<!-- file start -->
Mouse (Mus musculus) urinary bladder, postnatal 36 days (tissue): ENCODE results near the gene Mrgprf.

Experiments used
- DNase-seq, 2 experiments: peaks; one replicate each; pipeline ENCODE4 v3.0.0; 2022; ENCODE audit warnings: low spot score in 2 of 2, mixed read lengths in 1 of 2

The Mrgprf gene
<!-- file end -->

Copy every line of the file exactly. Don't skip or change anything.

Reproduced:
Mouse (Mus musculus) urinary bladder, postnatal 36 days (tissue): ENCODE results near the gene Mrgprf.

Experiments used
- DNase-seq, 2 experiments: peaks; one replicate each; pipeline ENCODE4 v3.0.0; 2022; ENCODE audit warnings: low spot score in 2 of 2, mixed read lengths in 1 of 2

The Mrgprf gene